Combatting the dismal reality of child poverty

When Pamela* found out her daughter had gone to prison last November, she didn’t know where to turn.

Her daughter’s three children had been left without parents to look after them, and the whānau were struggling with the emotional load.

Pamela took in her three grandchildren, but on top of the heartbreak was struggling with the added pressure, and was concerned the kids were having a hard time with the changes.

“My heart was breaking. Their hearts were breaking,” explains the 56-year-old.

She wanted to be able to provide them with all the extras, sports games and a good Christmas, but her money and time was already stretched thin.

It wasn’t until she approached the charity Pillars, and was immediately offered support, that Pamela, as well as her daughter and grandchildren, started to feel less alone.

“I said ‘I don’t know if you can help… How do you mend a broken heart?’ Because that’s really what I wanted,” Pamela says.

She didn’t realise at the time that the support she and her whānau would receive from Pillars would be so impactful.

Knowing there was a support system there for her to lean on was crucial during that time.

With one of the children’s birthdays just a few days after Pamela’s daughter went to prison, and Christmas a month later, gifts and food parcels given by Pillars helped to brighten a difficult time.

The charity also gave advice to the family on how to navigate the prison system so they could arrange visits.

“They gave guidance, they gave reassurance, they spoilt the children.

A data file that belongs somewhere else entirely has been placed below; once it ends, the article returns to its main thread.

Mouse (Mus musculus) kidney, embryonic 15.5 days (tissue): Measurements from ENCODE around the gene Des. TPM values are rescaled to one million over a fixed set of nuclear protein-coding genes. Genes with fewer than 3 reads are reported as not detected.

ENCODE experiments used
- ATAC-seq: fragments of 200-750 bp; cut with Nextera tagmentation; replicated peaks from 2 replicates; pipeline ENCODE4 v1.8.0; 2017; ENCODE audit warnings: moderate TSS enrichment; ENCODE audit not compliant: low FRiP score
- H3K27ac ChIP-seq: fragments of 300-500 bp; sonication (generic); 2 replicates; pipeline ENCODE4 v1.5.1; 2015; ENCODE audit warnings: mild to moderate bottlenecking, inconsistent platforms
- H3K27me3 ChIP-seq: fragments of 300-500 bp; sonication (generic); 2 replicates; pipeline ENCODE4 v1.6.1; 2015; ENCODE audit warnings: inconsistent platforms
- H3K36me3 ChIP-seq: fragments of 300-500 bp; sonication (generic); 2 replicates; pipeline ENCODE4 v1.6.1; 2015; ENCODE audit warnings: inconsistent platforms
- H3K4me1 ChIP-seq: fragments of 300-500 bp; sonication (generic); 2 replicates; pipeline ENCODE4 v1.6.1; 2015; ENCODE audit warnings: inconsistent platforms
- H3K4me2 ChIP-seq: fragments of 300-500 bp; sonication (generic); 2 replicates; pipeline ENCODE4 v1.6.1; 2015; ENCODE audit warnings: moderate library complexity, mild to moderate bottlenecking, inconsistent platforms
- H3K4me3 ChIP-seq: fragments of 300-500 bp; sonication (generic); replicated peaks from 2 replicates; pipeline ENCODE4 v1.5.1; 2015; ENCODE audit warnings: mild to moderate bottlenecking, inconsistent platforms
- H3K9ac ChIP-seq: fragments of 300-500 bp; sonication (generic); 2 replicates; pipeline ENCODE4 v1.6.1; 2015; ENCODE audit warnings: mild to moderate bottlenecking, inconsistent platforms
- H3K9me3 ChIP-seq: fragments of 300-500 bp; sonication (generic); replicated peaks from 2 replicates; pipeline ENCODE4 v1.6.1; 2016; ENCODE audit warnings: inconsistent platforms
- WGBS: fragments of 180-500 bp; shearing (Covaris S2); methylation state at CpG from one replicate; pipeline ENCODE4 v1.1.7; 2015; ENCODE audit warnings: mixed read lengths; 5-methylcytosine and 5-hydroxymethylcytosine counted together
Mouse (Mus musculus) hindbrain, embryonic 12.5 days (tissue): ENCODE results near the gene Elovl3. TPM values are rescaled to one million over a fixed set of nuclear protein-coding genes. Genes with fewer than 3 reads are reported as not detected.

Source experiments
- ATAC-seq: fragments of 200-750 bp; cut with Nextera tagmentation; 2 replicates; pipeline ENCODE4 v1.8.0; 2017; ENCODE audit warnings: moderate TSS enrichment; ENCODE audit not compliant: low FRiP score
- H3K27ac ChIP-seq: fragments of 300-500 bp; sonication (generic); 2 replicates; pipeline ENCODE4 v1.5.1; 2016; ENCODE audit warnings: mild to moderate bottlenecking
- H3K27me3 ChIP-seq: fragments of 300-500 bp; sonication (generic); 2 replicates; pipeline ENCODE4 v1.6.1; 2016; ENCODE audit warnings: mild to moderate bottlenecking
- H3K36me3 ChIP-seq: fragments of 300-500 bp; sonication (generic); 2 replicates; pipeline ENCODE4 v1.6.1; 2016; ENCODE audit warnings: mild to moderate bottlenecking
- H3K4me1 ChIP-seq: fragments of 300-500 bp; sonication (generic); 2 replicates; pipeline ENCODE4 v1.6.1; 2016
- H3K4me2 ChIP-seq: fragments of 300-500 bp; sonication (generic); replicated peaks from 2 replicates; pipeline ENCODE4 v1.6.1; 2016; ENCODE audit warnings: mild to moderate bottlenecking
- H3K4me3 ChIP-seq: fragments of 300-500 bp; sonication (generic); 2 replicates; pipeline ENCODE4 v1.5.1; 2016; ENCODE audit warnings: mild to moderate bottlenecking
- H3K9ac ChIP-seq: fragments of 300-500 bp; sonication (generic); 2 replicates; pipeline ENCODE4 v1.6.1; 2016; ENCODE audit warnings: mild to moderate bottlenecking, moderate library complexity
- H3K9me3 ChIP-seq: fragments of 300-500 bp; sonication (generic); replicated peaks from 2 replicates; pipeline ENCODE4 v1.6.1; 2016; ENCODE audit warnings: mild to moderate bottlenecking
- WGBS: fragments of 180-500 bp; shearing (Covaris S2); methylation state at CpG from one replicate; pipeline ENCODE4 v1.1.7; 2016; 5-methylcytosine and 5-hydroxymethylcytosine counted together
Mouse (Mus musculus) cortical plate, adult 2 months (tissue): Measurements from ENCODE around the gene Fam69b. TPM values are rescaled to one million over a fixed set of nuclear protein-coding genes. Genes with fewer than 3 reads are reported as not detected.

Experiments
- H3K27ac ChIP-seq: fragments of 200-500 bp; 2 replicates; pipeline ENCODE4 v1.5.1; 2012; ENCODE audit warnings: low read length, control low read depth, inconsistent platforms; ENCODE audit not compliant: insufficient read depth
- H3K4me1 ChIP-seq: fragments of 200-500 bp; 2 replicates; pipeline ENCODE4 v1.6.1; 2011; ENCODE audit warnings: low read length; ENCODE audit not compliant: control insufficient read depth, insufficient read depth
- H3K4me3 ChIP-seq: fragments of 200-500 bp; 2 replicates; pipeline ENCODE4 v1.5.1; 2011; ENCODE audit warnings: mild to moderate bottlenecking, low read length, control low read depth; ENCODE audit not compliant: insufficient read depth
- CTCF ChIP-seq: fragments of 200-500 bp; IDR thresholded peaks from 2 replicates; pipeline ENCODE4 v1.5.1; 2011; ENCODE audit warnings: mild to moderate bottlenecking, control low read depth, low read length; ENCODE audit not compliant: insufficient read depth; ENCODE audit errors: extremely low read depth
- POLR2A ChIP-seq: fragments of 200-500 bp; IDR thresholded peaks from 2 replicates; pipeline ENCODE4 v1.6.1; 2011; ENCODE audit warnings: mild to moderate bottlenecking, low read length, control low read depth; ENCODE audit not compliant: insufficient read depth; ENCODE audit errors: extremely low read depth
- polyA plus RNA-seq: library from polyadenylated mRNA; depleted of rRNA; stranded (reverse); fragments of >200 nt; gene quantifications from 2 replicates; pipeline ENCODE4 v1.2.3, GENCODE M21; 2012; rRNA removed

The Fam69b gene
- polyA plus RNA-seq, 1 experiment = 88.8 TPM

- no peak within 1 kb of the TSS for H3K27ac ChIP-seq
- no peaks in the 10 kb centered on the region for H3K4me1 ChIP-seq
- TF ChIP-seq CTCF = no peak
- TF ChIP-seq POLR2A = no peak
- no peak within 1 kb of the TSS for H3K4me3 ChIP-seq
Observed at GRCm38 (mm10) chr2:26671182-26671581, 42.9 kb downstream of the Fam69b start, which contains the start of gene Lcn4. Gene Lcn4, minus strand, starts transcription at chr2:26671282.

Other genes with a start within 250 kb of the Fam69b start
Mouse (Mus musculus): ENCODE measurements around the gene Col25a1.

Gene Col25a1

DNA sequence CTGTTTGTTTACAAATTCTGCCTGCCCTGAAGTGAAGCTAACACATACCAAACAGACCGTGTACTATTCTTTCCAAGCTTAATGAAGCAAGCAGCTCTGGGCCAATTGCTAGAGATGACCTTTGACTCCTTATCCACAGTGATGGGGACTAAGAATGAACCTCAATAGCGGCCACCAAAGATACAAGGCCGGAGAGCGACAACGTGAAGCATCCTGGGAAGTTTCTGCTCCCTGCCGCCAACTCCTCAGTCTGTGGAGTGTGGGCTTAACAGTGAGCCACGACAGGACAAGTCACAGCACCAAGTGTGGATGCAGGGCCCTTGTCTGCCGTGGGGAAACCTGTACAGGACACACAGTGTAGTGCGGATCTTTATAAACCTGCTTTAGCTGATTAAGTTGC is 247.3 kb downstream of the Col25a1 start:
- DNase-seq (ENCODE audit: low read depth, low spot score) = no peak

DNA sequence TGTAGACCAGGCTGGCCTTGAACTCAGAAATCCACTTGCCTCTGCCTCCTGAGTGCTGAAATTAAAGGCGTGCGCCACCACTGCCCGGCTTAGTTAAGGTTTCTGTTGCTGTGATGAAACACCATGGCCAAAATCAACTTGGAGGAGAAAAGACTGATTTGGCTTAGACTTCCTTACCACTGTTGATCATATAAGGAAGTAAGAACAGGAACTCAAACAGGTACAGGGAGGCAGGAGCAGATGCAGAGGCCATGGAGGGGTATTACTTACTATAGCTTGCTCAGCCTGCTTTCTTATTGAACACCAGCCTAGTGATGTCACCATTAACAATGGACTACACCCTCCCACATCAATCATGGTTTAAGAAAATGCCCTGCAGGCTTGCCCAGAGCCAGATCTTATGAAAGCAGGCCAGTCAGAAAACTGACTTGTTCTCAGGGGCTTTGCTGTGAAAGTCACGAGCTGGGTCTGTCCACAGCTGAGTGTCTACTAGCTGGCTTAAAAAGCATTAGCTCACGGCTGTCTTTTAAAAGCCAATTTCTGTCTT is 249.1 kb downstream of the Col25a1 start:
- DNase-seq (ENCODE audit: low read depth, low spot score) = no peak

And the children really appreciated it, because by Christmas time, both parents were in jail.”

While the children’s father is now out of jail, their mother was sentenced to just over three years – a long time to adjust to life without mum.

While Pamela is able to attend to and provide for all the kids’ daily needs, she isn’t left with much time for just hanging out.

That’s where Pillars’ mentoring service comes in. Each child is matched with a mentor who shares one-on-one time with them; cooking, rock climbing and playing sport.

“It gives me a little bit of time out, and something for them to look forward to,” says Pamela. Continue reading

  • Fiona Ralph is a guest writer at The Spinoff.
  • Those who continue to read will discover material about ‘breaking the cycle’ and ‘creating a meaningful future’. This content was made in paid conjunction with another charity, Share My Super.
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